SpaceX is bucking decades of launch tradition for the first test flight of its new megarocket.
The Falcon Heavy is set to become the world's most powerful rocket in use Tuesday when it blasts off from Florida's Kennedy Space Center. None of the usual, no-big-deal-if-it's-destroyed launch ballast — like steel or concrete slabs, or mundane experiments — for this curtain raiser.
Instead, the rocket will be hauling a red sports convertible with a space-suited dummy at the wheel and David Bowie's "Space Oddity" on the soundtrack. It's the inspiration of Elon Musk, the high-tech, science fiction-loving maverick who heads SpaceX and electric carmaker Tesla.
On the eve of the launch, Musk said he's at peace with whatever happens, be it a successful test flight or an explosive failure.
"It's guaranteed to be exciting, one way or another," Musk said Monday in a phone conference with reporters.
Musk said he normally feels "super stressed out" the day before a launch. "This time I don't, so that may be a bad sign."
The hope is that any failure comes far enough into the flight "so we at least learn as much as possible along the way."
More about Tuesday afternoon's planned launch:
The Falcon Heavy has three first-stage boosters, strapped together with 27 engines in all. Stretching 40 feet (12 meters) at the base and standing 230 feet (70 meters) tall, the Heavy is a triple dose of the Falcon 9, the company's frequent flyer with just a single booster. At liftoff, the Heavy packs about 5 million pounds of thrust. That's more liftoff punch than any other rocket currently operating in the world — by a factor of two — but less than NASA's old space shuttles and Saturn V moon rockets. Two of the Heavy's boosters are recycled; they have flown on previous Falcon 9 launches. Once spent, they will aim for side-by-side vertical touchdowns at Cape Canaveral. The brand new, center core will attempt to land on an ocean barge.
SpaceX's Elon Musk also runs the electric carmaker Tesla. So in a bit of cross-marketing, he's put his own cherry-red Tesla Roadster on the Heavy's inaugural flight. It is one of the car company's original Roadsters.
No car has ever rocketed into space before, if you don't count NASA's Apollo-era moon buggies, still parked on the lunar surface. The Federal Aviation Administration had to sign off on the Heavy-Tesla combo. It's at the top of the rocket, enclosed for liftoff. The protective cover will drop away, allowing the car to travel on its way. Three cameras are mounted on the Roadster that should provide "some epic views if they work and everything goes well," Musk said.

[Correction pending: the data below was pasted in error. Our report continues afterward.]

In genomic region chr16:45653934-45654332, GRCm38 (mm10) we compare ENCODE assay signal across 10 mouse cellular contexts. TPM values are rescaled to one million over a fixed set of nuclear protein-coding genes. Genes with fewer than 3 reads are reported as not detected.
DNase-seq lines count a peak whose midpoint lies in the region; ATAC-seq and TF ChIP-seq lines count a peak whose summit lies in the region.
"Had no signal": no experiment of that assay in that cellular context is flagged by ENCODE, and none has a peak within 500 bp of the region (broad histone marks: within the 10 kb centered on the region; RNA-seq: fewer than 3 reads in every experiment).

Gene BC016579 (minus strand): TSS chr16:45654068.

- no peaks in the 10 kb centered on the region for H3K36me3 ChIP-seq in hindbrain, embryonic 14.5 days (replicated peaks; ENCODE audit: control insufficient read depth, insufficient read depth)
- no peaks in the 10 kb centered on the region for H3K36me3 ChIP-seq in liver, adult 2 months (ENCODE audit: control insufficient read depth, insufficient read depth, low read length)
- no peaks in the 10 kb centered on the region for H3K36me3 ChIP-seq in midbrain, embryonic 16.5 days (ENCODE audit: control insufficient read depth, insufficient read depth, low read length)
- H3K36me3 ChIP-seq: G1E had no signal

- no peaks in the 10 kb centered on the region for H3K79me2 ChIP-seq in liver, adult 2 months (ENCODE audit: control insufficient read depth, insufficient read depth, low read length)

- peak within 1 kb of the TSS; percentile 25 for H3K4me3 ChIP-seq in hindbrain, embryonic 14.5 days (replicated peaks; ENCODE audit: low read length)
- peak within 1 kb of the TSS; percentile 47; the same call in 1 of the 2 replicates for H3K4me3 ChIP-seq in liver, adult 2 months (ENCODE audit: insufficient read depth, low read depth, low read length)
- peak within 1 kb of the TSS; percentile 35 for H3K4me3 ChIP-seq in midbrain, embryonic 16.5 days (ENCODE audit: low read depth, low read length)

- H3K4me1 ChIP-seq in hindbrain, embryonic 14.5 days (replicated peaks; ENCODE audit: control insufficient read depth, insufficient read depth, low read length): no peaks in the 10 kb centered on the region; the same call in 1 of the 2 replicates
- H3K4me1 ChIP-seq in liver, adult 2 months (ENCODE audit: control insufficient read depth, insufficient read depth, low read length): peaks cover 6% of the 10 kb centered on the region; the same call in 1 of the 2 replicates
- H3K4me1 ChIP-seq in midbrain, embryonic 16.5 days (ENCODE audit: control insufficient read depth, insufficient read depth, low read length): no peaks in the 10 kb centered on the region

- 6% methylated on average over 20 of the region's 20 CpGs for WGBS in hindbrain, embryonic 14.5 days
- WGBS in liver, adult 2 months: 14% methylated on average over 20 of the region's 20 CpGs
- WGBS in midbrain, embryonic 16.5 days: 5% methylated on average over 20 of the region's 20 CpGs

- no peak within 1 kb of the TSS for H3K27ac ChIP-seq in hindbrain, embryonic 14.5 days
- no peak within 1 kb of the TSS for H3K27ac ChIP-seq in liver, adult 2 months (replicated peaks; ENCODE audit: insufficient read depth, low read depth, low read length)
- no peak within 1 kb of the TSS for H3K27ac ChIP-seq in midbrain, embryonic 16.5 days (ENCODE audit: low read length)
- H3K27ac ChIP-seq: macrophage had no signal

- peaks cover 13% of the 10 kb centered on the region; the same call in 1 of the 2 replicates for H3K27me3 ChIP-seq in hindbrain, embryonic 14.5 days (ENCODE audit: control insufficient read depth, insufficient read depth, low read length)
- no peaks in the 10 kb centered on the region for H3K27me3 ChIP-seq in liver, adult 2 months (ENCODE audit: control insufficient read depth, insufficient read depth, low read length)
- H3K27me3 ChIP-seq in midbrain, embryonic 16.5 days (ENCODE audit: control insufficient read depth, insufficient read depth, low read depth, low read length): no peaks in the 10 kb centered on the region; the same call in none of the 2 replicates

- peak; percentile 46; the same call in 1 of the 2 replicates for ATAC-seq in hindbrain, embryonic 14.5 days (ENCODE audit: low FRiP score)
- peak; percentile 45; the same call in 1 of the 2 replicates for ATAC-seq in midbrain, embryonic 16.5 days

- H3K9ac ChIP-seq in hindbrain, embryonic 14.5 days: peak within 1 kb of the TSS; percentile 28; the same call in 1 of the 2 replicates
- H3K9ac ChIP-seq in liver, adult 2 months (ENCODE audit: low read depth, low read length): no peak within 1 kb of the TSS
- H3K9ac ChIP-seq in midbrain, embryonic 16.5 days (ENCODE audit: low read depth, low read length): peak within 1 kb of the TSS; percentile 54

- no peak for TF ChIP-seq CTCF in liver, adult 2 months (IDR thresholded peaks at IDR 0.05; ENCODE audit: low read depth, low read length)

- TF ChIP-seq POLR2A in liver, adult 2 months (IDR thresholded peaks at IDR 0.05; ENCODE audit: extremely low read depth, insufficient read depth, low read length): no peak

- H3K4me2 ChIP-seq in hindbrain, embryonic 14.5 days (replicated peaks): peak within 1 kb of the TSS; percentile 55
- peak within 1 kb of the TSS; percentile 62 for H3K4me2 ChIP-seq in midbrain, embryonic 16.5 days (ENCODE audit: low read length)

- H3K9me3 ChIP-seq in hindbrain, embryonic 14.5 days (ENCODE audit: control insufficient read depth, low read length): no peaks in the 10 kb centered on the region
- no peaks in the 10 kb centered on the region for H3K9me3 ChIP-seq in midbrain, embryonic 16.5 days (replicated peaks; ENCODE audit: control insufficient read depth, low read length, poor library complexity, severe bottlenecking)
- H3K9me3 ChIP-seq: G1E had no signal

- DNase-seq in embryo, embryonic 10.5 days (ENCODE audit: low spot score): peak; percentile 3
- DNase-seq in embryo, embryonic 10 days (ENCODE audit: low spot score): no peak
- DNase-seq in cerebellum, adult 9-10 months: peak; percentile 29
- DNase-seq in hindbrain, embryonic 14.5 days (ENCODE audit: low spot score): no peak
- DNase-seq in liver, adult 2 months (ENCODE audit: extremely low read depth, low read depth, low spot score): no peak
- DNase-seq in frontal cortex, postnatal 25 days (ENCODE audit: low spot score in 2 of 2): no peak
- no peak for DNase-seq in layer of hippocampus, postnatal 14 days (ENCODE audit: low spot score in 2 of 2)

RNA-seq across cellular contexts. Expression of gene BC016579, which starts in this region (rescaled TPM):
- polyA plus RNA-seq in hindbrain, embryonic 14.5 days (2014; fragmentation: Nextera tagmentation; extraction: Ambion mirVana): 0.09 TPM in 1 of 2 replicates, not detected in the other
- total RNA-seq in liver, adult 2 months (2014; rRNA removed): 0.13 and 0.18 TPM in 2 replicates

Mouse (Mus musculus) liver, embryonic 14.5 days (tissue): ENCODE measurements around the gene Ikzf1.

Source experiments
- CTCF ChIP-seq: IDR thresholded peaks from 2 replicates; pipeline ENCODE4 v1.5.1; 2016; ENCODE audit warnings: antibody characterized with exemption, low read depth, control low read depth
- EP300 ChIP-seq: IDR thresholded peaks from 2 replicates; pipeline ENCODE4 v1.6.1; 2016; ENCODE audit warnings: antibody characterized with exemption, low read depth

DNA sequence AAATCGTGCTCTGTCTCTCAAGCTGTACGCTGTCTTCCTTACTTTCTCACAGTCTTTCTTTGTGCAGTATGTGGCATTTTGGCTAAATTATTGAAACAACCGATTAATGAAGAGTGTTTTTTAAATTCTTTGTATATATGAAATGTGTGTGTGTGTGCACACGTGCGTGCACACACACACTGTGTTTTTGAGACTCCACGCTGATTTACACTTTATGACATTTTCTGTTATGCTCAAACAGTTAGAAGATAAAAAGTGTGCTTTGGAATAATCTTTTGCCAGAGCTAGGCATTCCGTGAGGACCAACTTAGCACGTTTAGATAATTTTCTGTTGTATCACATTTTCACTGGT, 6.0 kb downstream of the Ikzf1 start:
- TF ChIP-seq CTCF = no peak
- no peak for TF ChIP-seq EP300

SpaceX is targeting a long, oval orbit around the sun for the Roadster that will take the car as far out as Mars, and have it making laps for a billion years. If the convertible makes it into space in one piece, it still must endure several hours of deep-space coasting through the high-energy Van Allen radiation belts encircling Earth. Musk said Monday that the car could come fairly close to Mars and that there's an "extremely tiny" chance it could crash into the planet. But he quickly added, "I wouldn't hold your breath." Musk' intent on establishing a city on the red planet, with hordes of Earthlings and building materials flying there on a super-extra-mega SpaceX rocket that is still in development.
Historic Departure Point:
The Falcon Heavy is flying from the same launch pad used by NASA to send men to the moon. SpaceX leases Launch Complex 39A from NASA. Not only did LC-39A, as it's known, serve as the departure point for all the Apollo moonshots from 1968 to 1972, it was the scene for most of the space shuttle liftoffs. It's location at Kennedy Space Center keeps people at least three miles away, a distance determined by NASA in the 1960s to be safe just in case the Saturn V exploded on the pad.
Blue Origin, an aerospace company run by another billionaire, is developing a large orbital-class rocket that promises to give Heavy an out-of-this-world run for its money. Amazon's Jeff Bezos, the force behind Blue Origin, offered Musk "best of luck" Monday. "Hoping for a beautiful, nominal flight!" Bezos wrote via Twitter. In the language of rocket scientists, "nominal" means the rocket behaves and the cargo reaches its target. NASA, meanwhile, is sinking billions of dollars into a massive new rocket called the Space Launch System, or SLS, that's meant to return astronauts to the moon and also get them one day to Mars.
SpaceX already has customers lined up for the Falcon Heavy. The rocket is designed to hoist supersize satellites as well as equipment to the moon, Mars or other far-flung points. The private company's online flight manifest shows the U.S. Air Force as already signed up. SpaceX has changed its mind about carrying people on the Heavy, Musk said, preferring to use the super-duper rocket under development.